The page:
- Title: Wolf Hall
- Director: Peter Kosminsky
- Released: 2015
Wolf Hall is the BBC adaptation of Wolf Hall and Bring Up The Bodies, the historical novels by Hilary Mantel.
Wolf Hall has 6 episodes. The plot follows the social, political and religious turmoil caused by King Henry VIII’s desire to divorce Catherine of Aragon and marry Anne Boleyn instead, breaking from the Catholic Church and founding the Church of England. The protagonist is Thomas Cromwell, lawyer and chief minister to the King.
I was really excited to watch Wolf Hall, having been given the book for Christmas, later reading its sequel, Bring Up The Bodies, and then receiving the DVD as a birthay present last month. I struggled through the books, if I’m honest, and I hoped that the TV adaptation would help me understand the characters, context and plot further.
Mark Rylance played Thomas Cromwell well, although I thought at times the dialogue sounded almost slurred, which was odd. Through body language and dialogue, he effectively recreated the sassiness of Cromwell which Mantel portays in her books.
However, I wasn’t convinced by Damian Lewis’s portayal of King Henry; he didn’t have a loud or powerful voice like I expected and I don’t feel like he was as present as he was in the books. I really liked the portayal of Anne, by Claire Foy – which I hadn’t when I was reading the books, and by the end of the series I truly felt sorry for her.
Overall, I think Wolf Hall did compact the narrative well and make Mantel’s plot easier to understand, as well as the historical context.
Yet, some episodes seemed more interesting than others – the first episode or two seemed quite drawn out and lacked any “action”, whereas the later episodes where more gripping as we reached the climax between Henry and Anne’s marriage, and the increasing interest in Jane Seymour (played by Kate Phillips).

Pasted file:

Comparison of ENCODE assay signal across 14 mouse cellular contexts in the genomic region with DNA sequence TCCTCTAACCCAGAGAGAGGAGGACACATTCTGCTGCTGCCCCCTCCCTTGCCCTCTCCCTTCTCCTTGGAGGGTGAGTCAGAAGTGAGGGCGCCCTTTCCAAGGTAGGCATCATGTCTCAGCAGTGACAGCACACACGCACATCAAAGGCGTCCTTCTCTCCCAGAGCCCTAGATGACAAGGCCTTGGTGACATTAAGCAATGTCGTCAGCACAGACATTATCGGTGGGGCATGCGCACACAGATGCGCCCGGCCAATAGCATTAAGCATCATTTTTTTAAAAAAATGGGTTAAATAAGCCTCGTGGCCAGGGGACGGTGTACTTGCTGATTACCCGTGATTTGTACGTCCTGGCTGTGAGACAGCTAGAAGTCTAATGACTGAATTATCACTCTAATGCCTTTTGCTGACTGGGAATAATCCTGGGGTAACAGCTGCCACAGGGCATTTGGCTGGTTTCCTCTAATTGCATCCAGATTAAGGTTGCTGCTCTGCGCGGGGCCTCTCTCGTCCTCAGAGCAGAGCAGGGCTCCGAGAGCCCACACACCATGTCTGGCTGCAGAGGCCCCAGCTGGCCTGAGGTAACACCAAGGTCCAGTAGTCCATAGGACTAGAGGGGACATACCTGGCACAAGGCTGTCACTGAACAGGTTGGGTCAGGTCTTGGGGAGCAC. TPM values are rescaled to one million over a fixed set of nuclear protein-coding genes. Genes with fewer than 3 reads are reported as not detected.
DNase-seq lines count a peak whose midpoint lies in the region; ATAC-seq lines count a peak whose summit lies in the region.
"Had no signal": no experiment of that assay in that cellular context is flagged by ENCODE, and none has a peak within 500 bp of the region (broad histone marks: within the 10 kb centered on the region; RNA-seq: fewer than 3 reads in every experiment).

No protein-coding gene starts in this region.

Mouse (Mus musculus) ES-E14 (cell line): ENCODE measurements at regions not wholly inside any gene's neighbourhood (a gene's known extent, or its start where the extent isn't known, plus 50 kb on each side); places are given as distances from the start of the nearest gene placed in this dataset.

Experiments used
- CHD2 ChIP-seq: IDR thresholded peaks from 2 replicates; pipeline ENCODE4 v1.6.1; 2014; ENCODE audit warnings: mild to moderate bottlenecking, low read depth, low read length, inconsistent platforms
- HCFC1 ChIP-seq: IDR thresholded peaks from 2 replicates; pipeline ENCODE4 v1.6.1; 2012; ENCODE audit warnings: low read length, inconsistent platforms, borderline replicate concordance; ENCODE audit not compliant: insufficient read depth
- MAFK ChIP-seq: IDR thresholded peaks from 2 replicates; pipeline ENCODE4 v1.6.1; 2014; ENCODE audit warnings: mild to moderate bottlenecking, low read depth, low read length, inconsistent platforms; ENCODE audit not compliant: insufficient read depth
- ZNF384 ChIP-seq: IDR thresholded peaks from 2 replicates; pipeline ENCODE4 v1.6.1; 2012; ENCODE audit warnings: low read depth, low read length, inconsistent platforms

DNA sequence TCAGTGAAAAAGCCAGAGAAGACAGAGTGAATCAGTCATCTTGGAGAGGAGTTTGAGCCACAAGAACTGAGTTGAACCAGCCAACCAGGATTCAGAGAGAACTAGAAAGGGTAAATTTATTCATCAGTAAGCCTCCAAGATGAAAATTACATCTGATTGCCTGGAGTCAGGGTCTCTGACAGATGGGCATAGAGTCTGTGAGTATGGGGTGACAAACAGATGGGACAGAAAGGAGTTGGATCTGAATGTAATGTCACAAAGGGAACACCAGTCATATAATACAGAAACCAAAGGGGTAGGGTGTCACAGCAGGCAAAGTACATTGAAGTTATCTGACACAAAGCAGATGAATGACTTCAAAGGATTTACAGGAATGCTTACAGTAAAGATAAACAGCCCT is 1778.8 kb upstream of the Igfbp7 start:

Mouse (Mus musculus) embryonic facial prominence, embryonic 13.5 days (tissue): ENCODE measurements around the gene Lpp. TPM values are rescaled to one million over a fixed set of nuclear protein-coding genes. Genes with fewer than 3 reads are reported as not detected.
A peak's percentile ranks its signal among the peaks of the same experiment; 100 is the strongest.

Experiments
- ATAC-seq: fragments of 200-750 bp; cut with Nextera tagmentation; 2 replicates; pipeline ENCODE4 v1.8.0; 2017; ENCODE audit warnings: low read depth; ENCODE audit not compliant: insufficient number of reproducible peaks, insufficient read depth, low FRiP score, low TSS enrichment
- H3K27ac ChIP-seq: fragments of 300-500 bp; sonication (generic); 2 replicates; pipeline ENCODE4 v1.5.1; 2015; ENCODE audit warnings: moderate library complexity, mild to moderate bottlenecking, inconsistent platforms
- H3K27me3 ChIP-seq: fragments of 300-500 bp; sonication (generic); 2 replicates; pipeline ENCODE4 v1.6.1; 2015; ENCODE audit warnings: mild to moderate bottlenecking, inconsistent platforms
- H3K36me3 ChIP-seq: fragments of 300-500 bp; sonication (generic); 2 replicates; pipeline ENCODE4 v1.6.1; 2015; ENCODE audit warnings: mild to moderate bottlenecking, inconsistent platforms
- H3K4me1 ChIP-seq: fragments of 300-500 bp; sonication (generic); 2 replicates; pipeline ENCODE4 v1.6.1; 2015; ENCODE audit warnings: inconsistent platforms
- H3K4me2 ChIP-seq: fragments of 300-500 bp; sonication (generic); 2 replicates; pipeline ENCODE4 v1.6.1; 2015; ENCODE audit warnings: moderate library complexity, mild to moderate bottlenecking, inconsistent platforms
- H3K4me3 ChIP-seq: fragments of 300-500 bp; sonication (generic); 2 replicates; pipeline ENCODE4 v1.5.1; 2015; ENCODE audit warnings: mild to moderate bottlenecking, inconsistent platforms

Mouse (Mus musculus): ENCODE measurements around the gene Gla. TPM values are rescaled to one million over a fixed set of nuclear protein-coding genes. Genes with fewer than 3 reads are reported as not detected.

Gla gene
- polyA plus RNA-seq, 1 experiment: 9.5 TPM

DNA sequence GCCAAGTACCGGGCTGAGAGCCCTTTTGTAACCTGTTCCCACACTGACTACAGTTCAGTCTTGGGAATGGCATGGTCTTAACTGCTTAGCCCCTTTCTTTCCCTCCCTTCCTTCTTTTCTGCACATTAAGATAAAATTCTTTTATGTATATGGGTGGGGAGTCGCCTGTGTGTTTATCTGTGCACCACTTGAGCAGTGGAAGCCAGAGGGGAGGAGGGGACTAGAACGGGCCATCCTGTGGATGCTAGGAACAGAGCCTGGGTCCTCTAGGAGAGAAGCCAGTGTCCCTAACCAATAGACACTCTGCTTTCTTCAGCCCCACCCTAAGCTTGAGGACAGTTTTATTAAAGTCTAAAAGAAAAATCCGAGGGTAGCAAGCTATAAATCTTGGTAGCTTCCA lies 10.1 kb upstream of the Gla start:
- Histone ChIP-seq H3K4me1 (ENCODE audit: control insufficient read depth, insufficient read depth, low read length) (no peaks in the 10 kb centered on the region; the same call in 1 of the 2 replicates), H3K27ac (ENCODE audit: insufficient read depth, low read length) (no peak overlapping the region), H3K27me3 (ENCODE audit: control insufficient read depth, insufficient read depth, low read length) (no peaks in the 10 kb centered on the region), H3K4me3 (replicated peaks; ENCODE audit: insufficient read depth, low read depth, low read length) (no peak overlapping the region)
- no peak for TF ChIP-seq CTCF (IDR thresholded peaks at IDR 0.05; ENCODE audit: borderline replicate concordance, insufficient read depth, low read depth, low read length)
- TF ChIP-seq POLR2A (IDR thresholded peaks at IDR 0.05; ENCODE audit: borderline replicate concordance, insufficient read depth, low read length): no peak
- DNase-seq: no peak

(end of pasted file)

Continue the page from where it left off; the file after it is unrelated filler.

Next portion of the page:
I also found the jumps in narrative confusing; various flashbacks, flash-forwards and dream scenes were included within the main narrative and sometimes it wasn’t clear whether it was a dream, a flashback, or part of the current narrative.
Each episode relied heavily on dialogue, so it felt like you always had to be paying attention, and this made it difficult to watch an entire episode in one go.
However, the most exciting part of Wolf Hall for me was that it was filmed at Berkeley Castle in Gloucestershire, a beautiful location I was fortunate enough to visit on my summer holiday this year. To watch the TV series and see the beautiful, archaic rooms and gardens on the screen – knowing you’ve stood there too –felt almost magical!
On the whole, I think Wolf Hall is a well-made TV series. If you’re a fan of historical fiction, or you just want to experience something more of Tudor history, then you’ll really enjoy it.
If you want to know more about the locations used in Wolf Hall, you can go here:
That’s all for now!